Innovation

New Compound Found To Hasten Heart Attack Recovery

Scientists are exploring a potential drug that could prevent damage from a heart attack. It works by protecting healthy heart muscle tissue and preventing cell death despite lack of oxygen supply. 

During a heart attack, certain heart cells receive less blood flow and oxygen that could lead to hypoxic ischemic injury. The affected cells also send signals to nearby heart muscle cells that may then stop functioning. 

This is the situation that researchers want to prevent using the potential drug. They aim to give a person a medication that could isolate hypoxic ischemic injury and encourage heart muscle cells to continue working despite the presence of dying neighbors. 

The drug, described in the Journal of the American Heart Association, uses the molecule called alphaCT11. It has the capability to preserve healthy heart tissue during and after a heart attack, Science Daily reported Monday

"Cardiologists say that when a heart attack occurs, time is muscle," Robert Gourdie, director of the Fralin Biomedical Research Institute at VTC Center for Heart and Reparative Medicine Research, said in a statement. "The problem is that the area of dying tissue is not quarantined. Damaged heart cells start to send out signals to otherwise healthy cells, and the injury becomes much bigger." 

AlphaCT11 is part of the compound called alphaCT1 that Gourdie and his team discovered nearly a decade ago. AlphaCT1 was originally used for skin wound healing.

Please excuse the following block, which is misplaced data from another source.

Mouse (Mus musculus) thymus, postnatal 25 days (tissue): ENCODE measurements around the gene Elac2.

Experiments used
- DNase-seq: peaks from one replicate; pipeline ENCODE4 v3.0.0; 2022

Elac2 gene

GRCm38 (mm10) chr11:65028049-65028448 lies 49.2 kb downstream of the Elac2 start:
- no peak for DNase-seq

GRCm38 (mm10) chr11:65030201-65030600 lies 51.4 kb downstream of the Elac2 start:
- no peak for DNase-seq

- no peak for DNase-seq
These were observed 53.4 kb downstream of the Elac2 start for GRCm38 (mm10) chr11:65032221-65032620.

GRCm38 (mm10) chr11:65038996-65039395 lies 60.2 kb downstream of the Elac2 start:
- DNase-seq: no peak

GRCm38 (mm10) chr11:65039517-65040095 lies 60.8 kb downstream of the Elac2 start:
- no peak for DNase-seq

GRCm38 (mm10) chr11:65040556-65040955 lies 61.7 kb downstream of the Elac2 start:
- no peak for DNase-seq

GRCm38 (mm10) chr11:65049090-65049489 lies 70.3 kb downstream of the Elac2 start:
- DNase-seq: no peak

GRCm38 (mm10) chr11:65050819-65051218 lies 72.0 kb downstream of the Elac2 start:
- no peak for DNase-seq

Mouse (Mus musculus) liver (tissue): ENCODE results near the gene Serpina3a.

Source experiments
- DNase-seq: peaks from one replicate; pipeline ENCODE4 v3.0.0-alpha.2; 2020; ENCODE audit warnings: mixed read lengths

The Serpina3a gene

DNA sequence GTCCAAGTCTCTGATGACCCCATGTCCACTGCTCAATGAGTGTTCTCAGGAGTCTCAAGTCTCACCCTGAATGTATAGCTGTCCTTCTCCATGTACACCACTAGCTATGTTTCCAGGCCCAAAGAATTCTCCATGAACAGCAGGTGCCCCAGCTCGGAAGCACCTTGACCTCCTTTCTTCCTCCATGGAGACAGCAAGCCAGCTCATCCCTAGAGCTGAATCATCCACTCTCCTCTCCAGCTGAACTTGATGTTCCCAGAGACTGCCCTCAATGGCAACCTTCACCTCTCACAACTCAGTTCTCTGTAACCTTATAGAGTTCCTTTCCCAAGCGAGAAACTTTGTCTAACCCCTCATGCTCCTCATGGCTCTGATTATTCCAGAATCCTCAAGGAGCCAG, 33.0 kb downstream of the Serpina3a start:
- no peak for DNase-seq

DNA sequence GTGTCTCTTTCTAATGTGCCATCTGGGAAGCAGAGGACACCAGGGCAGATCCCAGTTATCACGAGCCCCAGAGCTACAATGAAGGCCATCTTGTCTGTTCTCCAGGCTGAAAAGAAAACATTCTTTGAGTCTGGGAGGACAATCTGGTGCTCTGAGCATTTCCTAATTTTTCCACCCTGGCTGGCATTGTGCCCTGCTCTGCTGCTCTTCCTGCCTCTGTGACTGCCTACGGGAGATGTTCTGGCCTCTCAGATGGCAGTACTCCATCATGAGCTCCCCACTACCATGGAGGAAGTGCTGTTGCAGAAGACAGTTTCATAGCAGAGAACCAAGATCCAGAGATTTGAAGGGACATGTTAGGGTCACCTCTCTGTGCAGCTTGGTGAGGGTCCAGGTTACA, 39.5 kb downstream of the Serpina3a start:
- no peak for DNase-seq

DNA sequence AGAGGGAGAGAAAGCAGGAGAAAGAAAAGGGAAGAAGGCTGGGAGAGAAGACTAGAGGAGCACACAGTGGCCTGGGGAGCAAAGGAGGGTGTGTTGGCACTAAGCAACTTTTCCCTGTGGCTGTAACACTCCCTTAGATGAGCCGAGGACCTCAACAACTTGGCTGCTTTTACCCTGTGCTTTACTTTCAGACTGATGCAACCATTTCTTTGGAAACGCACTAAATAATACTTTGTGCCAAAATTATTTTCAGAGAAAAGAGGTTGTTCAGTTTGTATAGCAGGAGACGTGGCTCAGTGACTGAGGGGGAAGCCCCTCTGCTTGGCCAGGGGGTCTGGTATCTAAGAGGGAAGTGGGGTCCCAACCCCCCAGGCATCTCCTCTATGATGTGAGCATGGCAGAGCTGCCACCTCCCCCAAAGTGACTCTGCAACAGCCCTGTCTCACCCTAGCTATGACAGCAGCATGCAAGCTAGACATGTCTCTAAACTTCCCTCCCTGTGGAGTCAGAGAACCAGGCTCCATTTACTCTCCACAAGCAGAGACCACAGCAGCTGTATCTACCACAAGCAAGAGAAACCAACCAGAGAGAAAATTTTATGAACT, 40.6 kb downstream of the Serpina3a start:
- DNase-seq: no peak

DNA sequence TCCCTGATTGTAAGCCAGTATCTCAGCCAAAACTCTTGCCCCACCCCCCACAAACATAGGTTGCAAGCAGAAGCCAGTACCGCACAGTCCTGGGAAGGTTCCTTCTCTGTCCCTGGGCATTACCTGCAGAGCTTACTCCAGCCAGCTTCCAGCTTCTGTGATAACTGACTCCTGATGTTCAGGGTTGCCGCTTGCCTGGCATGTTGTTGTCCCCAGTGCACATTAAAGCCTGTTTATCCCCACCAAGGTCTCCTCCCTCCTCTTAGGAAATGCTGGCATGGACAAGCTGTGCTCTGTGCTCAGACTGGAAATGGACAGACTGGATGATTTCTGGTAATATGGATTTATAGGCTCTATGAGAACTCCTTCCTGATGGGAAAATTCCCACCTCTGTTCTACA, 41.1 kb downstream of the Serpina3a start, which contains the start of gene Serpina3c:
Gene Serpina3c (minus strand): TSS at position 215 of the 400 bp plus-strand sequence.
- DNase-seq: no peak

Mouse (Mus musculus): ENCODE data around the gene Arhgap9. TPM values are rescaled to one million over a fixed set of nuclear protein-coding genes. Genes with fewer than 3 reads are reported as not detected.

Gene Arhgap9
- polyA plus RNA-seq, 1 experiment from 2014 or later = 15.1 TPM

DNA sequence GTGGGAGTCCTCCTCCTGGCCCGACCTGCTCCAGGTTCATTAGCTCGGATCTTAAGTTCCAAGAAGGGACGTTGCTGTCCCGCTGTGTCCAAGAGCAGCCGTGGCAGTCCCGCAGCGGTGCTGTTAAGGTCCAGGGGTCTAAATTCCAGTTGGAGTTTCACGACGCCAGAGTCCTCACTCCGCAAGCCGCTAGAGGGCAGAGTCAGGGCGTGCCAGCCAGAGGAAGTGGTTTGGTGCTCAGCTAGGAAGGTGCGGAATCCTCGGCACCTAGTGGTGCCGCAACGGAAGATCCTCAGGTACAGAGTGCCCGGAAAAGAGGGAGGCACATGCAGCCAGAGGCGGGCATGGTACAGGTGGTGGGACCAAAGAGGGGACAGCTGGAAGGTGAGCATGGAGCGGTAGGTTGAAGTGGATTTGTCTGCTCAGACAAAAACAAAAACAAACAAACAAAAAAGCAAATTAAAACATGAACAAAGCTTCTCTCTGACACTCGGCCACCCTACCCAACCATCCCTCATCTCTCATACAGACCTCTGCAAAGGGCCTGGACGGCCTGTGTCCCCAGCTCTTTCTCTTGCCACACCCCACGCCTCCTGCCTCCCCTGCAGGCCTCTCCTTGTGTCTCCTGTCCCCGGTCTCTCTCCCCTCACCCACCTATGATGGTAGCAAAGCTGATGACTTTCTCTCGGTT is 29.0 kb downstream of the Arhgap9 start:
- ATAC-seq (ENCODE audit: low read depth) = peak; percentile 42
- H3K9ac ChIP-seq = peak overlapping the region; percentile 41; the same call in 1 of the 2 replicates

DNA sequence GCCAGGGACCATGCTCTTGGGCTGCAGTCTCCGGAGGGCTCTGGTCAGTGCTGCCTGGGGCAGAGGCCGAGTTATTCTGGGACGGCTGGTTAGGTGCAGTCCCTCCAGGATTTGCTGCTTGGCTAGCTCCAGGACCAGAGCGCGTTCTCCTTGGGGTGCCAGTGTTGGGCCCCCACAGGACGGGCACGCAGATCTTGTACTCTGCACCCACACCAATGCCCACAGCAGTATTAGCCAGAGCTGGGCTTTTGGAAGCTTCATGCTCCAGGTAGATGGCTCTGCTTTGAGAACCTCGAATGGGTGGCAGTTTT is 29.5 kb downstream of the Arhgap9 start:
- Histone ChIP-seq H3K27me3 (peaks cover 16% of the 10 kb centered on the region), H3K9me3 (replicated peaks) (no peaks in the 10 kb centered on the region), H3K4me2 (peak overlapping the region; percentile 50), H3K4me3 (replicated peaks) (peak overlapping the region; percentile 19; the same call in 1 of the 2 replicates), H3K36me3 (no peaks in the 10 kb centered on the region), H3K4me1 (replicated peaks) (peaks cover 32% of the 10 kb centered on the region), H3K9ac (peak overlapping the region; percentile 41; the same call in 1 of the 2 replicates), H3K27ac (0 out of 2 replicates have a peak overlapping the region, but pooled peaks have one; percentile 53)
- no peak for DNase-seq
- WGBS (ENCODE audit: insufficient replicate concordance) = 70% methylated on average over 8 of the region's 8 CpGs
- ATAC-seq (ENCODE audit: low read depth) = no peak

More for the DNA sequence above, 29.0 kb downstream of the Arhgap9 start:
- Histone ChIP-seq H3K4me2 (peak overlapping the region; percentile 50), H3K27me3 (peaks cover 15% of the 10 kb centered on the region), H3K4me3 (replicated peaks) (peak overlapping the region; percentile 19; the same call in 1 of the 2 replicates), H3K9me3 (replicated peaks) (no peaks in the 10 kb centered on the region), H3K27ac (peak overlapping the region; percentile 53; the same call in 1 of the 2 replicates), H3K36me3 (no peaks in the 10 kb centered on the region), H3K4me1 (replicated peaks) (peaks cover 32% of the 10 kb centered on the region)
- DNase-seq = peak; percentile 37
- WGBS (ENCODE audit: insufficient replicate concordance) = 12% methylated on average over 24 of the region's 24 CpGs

But the compound later appeared with an important role in how cell membranes respond to the effects of hypoxic ischemic injury. It was the alphaCT11 molecule that provides injury-reducing effect and helps protect the heart. 

"AlphaCT11 seems to be even more effective than the original peptide in protecting hearts from ischemic injury similar to those occurring during a heart attack," Gourdie added. The molecule "could provide the basis for a new way to treat heart attacks and prevent the spread of damage that occurs immediately after a heart attack."

The researchers said the molecule could protect the heart even 20 minutes after the loss of blood flow because of heart attack during lab tests with mice. The team hopes to continue the study and test the potential drug with humans in the future. 

heartache The American College of Gastroenterology estimates that there are up to 15 million people experiencing the condition every day across the U.S. Pixabay

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